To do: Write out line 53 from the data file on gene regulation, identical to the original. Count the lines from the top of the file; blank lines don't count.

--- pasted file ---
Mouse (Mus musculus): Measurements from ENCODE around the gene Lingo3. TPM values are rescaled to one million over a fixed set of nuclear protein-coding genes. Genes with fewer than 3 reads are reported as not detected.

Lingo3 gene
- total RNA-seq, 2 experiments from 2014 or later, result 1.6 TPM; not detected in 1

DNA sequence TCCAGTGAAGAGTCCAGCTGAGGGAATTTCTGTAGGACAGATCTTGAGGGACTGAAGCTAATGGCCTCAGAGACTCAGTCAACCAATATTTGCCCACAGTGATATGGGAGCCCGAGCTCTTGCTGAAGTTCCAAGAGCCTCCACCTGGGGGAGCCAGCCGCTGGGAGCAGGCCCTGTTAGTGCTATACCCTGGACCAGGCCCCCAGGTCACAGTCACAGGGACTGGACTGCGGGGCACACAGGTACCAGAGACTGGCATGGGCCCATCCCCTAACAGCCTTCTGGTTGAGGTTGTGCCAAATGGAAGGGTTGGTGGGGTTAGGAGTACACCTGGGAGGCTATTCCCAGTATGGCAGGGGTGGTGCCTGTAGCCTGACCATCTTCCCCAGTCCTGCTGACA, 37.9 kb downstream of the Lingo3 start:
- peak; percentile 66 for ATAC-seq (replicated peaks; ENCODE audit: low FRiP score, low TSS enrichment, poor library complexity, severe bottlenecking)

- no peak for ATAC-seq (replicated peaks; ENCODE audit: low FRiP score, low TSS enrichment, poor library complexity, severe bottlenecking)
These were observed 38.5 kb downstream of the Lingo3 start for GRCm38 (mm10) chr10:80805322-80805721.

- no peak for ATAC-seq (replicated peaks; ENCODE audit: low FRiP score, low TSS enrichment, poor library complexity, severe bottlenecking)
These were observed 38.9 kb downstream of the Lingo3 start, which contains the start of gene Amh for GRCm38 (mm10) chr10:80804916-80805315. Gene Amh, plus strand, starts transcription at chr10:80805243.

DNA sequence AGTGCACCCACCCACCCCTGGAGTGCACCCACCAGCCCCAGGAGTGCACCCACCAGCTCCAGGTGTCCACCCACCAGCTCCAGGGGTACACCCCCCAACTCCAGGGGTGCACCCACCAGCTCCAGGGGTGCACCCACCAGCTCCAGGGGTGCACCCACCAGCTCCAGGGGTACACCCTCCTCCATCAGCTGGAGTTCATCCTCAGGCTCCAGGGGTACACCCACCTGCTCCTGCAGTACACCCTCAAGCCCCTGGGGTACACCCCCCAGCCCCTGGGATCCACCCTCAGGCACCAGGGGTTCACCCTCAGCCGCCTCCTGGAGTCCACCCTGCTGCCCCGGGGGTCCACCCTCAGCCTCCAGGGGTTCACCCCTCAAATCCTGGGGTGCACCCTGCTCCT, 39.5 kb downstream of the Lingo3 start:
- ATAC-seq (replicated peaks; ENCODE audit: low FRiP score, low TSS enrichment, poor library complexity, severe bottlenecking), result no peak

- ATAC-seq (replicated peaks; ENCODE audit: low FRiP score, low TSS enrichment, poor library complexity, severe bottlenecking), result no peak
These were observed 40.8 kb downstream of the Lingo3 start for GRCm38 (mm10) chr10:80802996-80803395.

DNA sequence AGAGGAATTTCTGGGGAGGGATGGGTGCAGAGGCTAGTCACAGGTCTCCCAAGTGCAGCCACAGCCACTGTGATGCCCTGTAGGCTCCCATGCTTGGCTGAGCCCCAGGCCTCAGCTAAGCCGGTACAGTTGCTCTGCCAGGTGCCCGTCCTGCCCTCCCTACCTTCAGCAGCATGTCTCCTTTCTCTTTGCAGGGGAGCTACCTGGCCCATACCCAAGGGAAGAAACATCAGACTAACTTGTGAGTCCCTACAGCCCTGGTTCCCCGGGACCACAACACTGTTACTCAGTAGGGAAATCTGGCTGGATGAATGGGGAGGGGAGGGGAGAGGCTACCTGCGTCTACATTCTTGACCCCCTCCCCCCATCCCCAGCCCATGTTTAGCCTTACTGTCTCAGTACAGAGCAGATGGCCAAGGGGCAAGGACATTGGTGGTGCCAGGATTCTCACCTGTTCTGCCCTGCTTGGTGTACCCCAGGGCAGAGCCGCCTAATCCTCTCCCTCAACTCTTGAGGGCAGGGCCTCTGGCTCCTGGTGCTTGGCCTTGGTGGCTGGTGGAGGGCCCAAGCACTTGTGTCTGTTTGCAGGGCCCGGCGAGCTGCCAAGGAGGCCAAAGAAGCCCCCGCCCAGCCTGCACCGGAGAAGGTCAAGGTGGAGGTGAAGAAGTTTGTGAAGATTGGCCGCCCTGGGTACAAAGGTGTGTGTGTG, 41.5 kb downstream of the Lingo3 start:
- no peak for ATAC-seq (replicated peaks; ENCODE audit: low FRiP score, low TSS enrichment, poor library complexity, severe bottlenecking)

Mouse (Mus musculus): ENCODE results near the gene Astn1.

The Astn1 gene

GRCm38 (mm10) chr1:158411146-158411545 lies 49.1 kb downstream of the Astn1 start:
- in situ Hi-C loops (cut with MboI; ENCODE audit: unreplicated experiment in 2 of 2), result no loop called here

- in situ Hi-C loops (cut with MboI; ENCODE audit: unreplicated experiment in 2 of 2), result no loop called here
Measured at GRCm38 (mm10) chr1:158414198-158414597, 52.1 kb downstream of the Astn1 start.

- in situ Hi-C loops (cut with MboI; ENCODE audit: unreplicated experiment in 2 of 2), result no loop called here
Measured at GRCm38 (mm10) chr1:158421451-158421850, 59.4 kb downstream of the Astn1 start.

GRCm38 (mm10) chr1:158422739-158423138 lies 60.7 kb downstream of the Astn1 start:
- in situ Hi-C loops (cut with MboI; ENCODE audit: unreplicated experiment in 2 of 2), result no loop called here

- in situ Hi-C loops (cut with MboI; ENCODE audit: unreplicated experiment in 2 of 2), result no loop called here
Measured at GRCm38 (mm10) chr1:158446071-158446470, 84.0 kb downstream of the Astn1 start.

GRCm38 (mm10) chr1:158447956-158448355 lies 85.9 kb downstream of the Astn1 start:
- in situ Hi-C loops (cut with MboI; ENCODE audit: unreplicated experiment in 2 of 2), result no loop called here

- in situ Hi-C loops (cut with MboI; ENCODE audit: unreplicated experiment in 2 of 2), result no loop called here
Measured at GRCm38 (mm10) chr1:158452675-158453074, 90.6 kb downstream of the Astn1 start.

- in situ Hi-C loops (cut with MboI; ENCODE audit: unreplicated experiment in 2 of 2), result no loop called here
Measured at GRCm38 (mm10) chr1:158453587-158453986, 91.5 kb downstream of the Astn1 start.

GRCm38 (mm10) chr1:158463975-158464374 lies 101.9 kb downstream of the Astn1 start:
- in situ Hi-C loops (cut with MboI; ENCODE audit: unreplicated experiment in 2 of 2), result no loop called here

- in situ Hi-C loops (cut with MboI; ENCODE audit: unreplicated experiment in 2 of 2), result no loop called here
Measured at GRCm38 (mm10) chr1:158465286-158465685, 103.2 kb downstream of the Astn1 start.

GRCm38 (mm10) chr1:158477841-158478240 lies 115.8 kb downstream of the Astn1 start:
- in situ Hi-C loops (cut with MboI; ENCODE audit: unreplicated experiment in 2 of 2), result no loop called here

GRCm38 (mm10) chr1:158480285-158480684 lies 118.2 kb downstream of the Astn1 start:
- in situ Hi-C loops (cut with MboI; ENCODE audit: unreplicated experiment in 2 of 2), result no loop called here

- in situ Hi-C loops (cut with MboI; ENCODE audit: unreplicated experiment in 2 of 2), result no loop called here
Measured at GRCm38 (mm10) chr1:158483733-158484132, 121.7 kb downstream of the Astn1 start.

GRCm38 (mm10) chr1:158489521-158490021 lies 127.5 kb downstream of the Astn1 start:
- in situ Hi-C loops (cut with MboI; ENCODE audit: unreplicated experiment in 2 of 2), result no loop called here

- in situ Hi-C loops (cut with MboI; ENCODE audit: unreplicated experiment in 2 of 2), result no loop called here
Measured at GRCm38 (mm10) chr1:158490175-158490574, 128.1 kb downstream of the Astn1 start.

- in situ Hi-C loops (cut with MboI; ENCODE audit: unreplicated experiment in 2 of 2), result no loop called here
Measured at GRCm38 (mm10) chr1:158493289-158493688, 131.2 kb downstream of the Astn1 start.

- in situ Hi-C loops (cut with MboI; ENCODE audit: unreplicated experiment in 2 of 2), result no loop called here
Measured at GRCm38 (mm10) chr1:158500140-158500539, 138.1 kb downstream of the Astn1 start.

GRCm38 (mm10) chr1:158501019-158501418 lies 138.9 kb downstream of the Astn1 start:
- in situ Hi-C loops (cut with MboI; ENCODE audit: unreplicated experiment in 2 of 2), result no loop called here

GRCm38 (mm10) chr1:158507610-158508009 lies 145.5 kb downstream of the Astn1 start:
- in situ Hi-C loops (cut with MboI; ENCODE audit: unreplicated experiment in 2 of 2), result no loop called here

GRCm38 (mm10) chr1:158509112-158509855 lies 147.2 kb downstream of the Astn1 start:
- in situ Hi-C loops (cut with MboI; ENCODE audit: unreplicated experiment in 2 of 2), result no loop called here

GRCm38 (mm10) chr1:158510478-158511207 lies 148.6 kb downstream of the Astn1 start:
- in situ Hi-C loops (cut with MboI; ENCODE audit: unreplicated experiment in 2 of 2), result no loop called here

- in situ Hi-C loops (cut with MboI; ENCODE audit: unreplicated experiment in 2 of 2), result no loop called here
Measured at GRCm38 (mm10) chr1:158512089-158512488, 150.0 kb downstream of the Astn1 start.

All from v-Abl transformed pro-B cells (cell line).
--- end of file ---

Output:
- in situ Hi-C loops (cut with MboI; ENCODE audit: unreplicated experiment in 2 of 2), result no loop called here